Adopt a royalty area collection approach on new released varieties with royalty only being collected when the grower had been paid or benefited after harvest. Consideration be given to a National Micro Finance Scheme attached to the purchase of certified seed of new varieties. The Micro Finance scheme would be at an attractive lower interest rate or would be subsidised by a tax incentive with repayments scheduled in line with grower income streams. This could provide a considerable motivation for growers to make the change and buy into the higher performing new varieties. Government advisers would take on a crop management responsibility of the registered growers ensuring adoption of appropriate protocols and practices. Crop benchmarking could be undertaken to clearly demonstrate to the Government and influencers the economic uplift as a result of this transitional change. This could also ensure a consistency of delivery of this policy encouraging more growers in following seasons. The scheme could be managed by a cross industry office or executive with the Patent Office taking a key role in legal implementation. Varietal demonstration trials should be implemented engaging the respective plant breeders who would be integral to a national plant development programme.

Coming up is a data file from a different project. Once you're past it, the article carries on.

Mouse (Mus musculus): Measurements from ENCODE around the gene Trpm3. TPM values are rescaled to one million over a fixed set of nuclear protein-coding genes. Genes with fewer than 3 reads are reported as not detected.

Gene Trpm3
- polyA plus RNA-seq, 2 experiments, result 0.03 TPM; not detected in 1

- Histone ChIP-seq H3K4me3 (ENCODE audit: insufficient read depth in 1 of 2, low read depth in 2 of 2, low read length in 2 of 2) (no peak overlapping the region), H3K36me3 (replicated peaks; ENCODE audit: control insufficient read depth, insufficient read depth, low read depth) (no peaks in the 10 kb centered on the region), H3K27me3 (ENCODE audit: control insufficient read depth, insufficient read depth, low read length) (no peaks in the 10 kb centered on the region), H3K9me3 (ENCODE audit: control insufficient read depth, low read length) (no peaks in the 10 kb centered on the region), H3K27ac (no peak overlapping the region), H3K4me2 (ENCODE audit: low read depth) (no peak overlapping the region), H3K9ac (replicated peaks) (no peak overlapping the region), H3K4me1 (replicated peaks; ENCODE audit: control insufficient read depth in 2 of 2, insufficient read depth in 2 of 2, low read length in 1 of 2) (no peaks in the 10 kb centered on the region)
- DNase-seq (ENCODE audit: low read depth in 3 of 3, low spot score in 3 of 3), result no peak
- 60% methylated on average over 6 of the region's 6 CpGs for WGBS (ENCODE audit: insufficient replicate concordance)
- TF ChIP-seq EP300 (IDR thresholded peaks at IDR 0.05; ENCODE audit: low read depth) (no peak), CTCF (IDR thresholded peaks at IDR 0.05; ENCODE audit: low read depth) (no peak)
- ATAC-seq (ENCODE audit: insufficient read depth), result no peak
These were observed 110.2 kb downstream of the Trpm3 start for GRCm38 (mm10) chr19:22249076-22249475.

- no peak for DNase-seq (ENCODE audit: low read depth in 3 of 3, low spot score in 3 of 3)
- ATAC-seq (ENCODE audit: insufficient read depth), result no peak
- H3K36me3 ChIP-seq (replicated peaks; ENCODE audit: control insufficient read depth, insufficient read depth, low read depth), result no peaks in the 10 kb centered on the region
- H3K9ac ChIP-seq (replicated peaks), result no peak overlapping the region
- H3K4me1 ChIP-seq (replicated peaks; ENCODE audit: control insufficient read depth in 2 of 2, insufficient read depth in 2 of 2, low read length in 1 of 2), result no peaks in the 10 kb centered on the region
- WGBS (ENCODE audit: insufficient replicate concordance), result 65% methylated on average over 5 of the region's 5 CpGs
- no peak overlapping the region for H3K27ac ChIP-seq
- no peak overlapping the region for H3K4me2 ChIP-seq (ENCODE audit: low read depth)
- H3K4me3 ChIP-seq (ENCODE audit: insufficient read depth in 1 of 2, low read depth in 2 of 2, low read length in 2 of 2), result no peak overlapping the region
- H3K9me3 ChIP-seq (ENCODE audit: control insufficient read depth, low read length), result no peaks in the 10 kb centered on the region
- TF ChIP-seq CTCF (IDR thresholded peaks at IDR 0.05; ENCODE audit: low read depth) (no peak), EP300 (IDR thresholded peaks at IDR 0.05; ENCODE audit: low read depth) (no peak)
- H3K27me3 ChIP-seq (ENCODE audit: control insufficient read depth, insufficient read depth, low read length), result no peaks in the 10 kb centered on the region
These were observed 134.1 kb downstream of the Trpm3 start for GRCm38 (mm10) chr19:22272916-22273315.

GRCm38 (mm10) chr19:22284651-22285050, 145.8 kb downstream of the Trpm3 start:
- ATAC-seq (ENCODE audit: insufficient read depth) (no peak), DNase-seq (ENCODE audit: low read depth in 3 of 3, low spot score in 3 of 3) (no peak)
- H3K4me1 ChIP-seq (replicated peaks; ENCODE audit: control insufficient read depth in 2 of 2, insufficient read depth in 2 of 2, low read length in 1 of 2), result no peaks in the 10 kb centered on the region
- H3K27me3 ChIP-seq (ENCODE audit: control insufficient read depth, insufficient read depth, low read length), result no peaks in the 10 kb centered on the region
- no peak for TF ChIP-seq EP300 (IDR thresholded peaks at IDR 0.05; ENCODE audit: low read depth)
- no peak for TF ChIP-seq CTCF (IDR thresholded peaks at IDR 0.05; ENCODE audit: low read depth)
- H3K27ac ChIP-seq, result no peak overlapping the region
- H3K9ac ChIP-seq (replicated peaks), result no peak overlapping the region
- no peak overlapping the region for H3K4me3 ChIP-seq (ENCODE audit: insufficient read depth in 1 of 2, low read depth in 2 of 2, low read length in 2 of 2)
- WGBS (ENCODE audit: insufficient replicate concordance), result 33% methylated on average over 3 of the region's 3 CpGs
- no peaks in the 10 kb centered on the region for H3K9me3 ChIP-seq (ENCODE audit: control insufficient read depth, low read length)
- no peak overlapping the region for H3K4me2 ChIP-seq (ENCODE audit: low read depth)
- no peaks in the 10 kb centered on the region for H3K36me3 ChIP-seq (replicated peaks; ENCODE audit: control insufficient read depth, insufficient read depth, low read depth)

In addition to the above it was essential that mechanisms be put in place to encourage foreign breeders to become engaged in testing their material in Kyrgyzstan (hybrids and open pollinators). This could be achieved by a structured in licences with an appropriate transparent and audit royalty collection approach.

These far reaching proposals were readily accepted by the stakeholder present who spontaneously prepared an accord and which was duly signed by all.

And what about implementation? Well regrettably, as a result of political turmoil, the overall SIDA Strategic Crop Programme covering Plant Genetic Resources, Higher Education in Plant Breeding, Seed Industry development and Certification and Control was terminated early.

Regardless; this case history demonstrates how I can harness my skill set to bring forward a visionary and radical approach and one which embraces collective engagement.